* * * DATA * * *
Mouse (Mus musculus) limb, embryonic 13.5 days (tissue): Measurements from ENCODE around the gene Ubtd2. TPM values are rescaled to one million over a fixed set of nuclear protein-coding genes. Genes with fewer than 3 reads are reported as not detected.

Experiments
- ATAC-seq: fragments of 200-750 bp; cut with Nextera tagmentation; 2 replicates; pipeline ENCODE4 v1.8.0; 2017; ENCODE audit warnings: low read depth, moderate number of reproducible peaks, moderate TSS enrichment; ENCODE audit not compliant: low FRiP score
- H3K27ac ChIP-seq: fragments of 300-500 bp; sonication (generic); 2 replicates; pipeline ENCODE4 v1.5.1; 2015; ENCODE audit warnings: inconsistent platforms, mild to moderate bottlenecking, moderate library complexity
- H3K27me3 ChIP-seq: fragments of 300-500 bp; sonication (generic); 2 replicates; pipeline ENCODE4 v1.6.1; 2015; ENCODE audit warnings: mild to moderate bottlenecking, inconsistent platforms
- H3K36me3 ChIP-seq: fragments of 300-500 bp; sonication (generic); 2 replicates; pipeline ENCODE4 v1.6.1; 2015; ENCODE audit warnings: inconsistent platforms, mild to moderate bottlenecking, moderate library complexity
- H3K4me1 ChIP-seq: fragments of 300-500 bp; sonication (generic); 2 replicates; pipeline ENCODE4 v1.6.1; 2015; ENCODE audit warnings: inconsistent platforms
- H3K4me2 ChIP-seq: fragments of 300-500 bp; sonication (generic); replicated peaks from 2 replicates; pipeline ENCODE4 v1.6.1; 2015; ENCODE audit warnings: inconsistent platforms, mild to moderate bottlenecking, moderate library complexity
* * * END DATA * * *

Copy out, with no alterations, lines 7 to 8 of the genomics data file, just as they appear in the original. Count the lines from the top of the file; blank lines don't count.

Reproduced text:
- H3K4me1 ChIP-seq: fragments of 300-500 bp; sonication (generic); 2 replicates; pipeline ENCODE4 v1.6.1; 2015; ENCODE audit warnings: inconsistent platforms
- H3K4me2 ChIP-seq: fragments of 300-500 bp; sonication (generic); replicated peaks from 2 replicates; pipeline ENCODE4 v1.6.1; 2015; ENCODE audit warnings: inconsistent platforms, mild to moderate bottlenecking, moderate library complexity